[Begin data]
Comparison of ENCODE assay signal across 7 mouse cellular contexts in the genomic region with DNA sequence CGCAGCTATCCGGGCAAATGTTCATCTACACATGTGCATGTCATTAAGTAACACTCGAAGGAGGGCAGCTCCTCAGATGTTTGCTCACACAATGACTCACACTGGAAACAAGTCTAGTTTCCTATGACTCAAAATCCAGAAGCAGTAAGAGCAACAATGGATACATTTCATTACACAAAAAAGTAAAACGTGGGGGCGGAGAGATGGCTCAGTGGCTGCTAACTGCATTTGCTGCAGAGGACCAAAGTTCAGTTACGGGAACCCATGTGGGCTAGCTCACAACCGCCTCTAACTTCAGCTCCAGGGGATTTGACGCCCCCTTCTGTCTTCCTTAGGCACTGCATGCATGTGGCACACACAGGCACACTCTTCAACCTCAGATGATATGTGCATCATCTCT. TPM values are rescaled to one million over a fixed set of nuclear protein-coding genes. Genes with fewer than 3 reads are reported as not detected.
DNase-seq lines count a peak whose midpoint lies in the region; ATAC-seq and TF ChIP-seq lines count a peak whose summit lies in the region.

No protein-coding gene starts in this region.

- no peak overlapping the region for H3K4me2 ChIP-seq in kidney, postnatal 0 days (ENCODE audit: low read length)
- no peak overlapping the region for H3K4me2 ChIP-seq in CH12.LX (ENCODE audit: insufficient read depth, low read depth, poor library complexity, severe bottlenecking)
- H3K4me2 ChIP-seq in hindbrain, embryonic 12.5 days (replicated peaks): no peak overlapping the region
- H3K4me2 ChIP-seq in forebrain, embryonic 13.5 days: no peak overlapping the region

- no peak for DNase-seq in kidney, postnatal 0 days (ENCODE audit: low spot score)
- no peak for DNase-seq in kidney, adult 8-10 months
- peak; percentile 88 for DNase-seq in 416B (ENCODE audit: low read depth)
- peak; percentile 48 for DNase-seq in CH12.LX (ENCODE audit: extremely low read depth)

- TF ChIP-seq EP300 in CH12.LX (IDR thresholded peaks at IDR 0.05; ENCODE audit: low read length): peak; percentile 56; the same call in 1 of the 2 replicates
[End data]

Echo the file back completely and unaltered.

Comparison of ENCODE assay signal across 7 mouse cellular contexts in the genomic region with DNA sequence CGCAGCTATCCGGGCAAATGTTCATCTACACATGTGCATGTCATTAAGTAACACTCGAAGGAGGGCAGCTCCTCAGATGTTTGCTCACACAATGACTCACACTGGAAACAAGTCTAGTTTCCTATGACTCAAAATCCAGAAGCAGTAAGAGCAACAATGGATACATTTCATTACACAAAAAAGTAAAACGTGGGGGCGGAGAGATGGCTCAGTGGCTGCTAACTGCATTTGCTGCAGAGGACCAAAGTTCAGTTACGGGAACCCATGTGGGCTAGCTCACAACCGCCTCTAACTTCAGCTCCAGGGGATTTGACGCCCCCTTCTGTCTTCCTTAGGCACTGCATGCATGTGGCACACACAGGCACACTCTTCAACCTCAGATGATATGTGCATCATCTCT. TPM values are rescaled to one million over a fixed set of nuclear protein-coding genes. Genes with fewer than 3 reads are reported as not detected.
DNase-seq lines count a peak whose midpoint lies in the region; ATAC-seq and TF ChIP-seq lines count a peak whose summit lies in the region.

No protein-coding gene starts in this region.

- no peak overlapping the region for H3K4me2 ChIP-seq in kidney, postnatal 0 days (ENCODE audit: low read length)
- no peak overlapping the region for H3K4me2 ChIP-seq in CH12.LX (ENCODE audit: insufficient read depth, low read depth, poor library complexity, severe bottlenecking)
- H3K4me2 ChIP-seq in hindbrain, embryonic 12.5 days (replicated peaks): no peak overlapping the region
- H3K4me2 ChIP-seq in forebrain, embryonic 13.5 days: no peak overlapping the region

- no peak for DNase-seq in kidney, postnatal 0 days (ENCODE audit: low spot score)
- no peak for DNase-seq in kidney, adult 8-10 months
- peak; percentile 88 for DNase-seq in 416B (ENCODE audit: low read depth)
- peak; percentile 48 for DNase-seq in CH12.LX (ENCODE audit: extremely low read depth)

- TF ChIP-seq EP300 in CH12.LX (IDR thresholded peaks at IDR 0.05; ENCODE audit: low read length): peak; percentile 56; the same call in 1 of the 2 replicates